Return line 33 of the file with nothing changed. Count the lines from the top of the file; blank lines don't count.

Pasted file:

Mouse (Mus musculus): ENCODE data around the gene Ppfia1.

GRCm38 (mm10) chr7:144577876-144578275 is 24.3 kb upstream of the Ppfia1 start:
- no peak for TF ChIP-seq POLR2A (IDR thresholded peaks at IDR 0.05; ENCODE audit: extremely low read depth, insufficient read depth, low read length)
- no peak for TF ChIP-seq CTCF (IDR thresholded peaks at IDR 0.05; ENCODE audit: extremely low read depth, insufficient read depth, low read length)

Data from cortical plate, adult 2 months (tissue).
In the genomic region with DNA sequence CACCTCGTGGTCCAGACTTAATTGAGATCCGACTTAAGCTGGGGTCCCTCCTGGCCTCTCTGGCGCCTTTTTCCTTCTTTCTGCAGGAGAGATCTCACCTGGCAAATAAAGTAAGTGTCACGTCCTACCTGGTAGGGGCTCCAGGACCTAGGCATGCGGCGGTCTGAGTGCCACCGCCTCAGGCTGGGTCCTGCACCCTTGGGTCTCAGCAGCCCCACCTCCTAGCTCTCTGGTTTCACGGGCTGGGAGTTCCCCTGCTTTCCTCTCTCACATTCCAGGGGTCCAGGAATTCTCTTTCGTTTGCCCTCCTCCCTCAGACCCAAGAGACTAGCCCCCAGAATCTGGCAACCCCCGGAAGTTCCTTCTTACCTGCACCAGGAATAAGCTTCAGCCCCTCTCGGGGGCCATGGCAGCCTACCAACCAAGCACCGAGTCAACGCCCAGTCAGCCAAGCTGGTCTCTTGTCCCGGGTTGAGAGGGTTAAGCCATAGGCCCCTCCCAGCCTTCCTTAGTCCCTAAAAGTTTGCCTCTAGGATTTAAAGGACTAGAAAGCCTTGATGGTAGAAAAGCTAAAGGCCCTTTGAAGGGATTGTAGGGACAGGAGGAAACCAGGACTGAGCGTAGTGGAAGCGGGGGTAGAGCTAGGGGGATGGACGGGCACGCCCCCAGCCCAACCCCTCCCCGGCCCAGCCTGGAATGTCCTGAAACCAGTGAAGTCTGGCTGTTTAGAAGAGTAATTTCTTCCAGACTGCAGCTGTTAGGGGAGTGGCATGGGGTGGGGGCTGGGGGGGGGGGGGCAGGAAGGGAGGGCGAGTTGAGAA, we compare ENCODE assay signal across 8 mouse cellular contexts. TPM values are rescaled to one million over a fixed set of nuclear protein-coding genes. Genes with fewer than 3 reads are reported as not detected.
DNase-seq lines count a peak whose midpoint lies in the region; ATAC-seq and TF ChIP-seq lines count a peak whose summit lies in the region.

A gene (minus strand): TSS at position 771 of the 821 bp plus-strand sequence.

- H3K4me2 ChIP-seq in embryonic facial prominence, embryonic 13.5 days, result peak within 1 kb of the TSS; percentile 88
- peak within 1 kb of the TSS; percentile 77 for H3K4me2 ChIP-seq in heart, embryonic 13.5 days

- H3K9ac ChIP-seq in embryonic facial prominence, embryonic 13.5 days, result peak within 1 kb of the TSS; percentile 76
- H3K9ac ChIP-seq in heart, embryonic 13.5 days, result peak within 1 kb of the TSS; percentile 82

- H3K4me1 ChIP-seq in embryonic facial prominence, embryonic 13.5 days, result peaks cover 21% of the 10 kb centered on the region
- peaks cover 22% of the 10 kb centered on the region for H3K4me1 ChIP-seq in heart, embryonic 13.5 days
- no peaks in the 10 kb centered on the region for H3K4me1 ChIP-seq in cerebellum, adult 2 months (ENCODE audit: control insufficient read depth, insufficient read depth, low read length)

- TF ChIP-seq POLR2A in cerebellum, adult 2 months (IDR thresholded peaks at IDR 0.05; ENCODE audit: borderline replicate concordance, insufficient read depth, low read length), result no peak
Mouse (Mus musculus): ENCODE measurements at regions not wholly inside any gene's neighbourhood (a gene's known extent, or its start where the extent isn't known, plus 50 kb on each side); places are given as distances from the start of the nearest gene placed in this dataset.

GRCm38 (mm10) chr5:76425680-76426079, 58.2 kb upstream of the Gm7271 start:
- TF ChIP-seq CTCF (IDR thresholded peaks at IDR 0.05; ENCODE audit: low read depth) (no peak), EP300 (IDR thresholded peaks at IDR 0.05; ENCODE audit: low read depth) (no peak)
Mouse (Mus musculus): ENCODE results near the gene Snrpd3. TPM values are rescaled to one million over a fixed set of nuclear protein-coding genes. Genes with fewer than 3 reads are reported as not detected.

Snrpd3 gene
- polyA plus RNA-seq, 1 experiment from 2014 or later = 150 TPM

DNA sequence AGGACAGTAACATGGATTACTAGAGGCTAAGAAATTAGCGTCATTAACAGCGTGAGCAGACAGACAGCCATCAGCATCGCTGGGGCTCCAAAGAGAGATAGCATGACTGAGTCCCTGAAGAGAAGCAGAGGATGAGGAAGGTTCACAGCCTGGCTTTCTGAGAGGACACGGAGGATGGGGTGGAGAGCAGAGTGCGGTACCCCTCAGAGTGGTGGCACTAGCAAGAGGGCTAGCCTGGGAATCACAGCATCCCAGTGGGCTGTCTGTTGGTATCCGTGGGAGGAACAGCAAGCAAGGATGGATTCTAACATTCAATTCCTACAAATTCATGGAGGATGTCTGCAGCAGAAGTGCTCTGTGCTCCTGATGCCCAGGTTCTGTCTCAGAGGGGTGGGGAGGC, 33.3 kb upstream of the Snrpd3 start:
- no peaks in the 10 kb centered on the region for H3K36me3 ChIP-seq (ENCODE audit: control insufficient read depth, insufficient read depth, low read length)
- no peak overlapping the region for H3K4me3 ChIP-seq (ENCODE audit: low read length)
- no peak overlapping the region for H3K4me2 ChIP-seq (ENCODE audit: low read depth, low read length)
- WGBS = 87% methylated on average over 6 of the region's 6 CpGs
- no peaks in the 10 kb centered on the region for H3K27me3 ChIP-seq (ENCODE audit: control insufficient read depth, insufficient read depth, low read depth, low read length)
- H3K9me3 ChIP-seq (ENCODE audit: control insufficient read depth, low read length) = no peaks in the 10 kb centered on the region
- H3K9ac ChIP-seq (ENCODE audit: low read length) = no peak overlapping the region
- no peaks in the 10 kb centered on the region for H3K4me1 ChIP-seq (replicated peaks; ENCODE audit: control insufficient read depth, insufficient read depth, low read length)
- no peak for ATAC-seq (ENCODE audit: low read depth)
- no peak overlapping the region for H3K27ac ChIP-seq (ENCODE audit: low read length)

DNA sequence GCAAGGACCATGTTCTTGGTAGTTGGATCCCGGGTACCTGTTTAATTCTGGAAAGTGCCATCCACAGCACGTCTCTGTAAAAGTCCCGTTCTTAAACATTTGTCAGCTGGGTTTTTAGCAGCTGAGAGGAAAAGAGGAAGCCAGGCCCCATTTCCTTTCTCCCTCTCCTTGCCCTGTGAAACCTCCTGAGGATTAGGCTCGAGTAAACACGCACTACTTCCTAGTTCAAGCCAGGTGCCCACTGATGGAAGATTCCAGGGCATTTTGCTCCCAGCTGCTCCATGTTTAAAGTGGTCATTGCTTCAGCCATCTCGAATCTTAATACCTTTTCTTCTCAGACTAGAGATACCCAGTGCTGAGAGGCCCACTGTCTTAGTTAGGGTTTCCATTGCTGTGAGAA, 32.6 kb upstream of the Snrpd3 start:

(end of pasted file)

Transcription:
- no peak overlapping the region for H3K27ac ChIP-seq (ENCODE audit: low read length)